When you have an unwanted (and persistent) cat visitor, evasive measures are essential. But what if they don't work?
The author pitched a cheese show, and the result has opened a window into a new world.
Entertaining a visitor in Brooklyn means telling him about the rude volume of the streets.
Buried devotion to Michael Phelps comes bubbling to the surfaces at a Rome swim meet.
Orlando again shows how open religious disdain for the LGBT community can produce violence.
Four decades before Brexit, Paddy Chayefsky picked up on its spirit and presented it presciently.
Tumultuous weeks seem to have little impact on Milan's sacrosanct rites of summer.
The author, who has worked with the Model United Nations, argues that knowing the past is more fundamental than ever.
The end of a medical student's first year brings reflections on the meaning of the word "practice."
At times that call for decisions we're sometimes governed by an inner chorus of powerful voices.
In Sumner, Mississippi, a groundskeeper stirs memories of a darkness that won't go away.
HANDING IT DOWN
Until the tumultuous rule of Henry VIII, church and state controlled where your possessions went after death.
Rightist movements are beginning to find a home on the center stage of global politics.
The new album by the Berlin-based electronic producer and sound designer is a resonantly emotional experience.
Passion can be more thrilling than words. But listen to the words when they do come.
The Orlando attack again illustrates the risk posed by religious hatred toward the LGBT community.
A writer's love of Michael Phelps resurfaces just in time for the Rio Summer Olympics.
In the Sticks
When you have an unwanted cat visitation, evasive measures are essential. But what if they don't work?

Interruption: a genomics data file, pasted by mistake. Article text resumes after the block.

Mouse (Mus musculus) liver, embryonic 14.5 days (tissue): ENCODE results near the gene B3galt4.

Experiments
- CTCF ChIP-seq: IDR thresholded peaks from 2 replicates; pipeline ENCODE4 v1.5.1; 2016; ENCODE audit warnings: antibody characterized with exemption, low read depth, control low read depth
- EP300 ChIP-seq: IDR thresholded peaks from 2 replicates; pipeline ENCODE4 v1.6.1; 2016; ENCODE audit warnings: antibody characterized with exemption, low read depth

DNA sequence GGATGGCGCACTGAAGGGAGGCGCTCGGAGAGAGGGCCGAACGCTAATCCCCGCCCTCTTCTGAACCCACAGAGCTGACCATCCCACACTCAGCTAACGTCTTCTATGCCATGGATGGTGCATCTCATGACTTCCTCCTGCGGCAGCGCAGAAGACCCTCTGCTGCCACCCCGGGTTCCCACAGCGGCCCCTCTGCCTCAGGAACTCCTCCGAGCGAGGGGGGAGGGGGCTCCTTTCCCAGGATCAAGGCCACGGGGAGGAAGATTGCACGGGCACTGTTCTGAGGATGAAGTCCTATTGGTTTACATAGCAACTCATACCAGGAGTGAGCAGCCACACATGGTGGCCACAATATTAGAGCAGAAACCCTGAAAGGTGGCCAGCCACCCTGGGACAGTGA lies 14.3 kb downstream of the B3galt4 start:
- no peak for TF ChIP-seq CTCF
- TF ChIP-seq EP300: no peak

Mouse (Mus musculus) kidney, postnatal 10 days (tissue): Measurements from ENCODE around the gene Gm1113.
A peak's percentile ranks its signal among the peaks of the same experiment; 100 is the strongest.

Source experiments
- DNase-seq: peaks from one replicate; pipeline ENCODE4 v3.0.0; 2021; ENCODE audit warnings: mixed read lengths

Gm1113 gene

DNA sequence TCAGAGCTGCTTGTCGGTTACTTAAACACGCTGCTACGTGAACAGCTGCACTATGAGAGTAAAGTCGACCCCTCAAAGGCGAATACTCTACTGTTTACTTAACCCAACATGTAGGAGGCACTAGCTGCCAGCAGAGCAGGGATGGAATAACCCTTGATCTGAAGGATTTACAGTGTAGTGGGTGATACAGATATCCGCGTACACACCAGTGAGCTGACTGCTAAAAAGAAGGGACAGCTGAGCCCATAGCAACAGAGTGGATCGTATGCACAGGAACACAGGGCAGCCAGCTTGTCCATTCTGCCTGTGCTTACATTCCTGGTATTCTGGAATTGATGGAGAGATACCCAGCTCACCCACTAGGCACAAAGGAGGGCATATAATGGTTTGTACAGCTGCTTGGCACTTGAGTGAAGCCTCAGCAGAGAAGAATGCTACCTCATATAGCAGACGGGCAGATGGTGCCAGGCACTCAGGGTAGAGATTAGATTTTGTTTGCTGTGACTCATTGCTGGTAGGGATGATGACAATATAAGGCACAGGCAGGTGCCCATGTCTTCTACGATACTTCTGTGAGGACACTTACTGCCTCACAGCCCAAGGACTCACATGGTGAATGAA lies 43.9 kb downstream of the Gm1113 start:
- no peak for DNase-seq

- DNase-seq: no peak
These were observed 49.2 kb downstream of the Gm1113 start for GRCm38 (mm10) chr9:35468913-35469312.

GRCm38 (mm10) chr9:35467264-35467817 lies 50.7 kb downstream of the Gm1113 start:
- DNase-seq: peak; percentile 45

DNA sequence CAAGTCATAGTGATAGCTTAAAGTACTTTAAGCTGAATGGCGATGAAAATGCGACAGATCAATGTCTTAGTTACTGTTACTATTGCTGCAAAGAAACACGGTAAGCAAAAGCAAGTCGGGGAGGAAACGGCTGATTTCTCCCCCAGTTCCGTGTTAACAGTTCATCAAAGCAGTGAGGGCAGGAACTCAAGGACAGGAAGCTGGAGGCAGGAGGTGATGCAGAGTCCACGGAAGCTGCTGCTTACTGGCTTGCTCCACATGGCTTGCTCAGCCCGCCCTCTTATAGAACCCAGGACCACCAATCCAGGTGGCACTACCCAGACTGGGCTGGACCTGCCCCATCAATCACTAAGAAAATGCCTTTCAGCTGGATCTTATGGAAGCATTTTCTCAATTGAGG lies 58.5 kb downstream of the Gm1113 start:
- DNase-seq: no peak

Entertaining a visitor means telling him about the rude violence of Brooklyn's streets.
Lost in Translation
Finding solace and silence in Japan also means coming to accept smiles as a form of expression.
A veteran translator appraises her "hardening," otherwise known as maturity.
Bullying makes less of an appearance in Italian rural life, but there's no clear explanation why.
With the expanded format now including a few hungry minnows, expect a rollicking ride through Euro 2016.
Procrastination is as certain as death and taxes, just ask Menelaus and Napoleon.
Cornetti are not croissants, but Rome is gradually coming around to fine morning pastry.
Despite moaning and groaning, Fiumicino customs isn't the problem. It's luggage.
In Umbria, natural winemaker Roberto Di Filippo looks to the moon, and geese.
On a lark, the author pitched a cheese show, and the result opened a window into a new world.
A wine's "upbringing" is essential in understanding its character, color and diversity.
A waiter can be so much more than a server, particularly in Rome, where serving is an art.
Barbarians at the gate — otherwise known as a birthday sleepover — can drive you to drink, specifically vintage rosé.
When an aging relative tells century-old tales, secret stories come spilling out, some of them about violence.
David Farr's creepy thriller about babies and unstable mothers is at once unsettling but predictable.
Tim Miller's "Deadpool" works so hard at being a satire it eventually wears away its vulgar welcome.
Alejandro Amenábar's mediocre devil-worship thriller is really an object lesson in manipulated hysteria.
Jensen Beach's 15 stories are set in Sweden and convey equal doses of wisdom and melancholy.
The stories in Ben Marcus's "New American Stories" place the U.S. on an operating table.
Roberto Bolaño's understated Rome-set novella is a posthumous example of the Chilean writer's genius.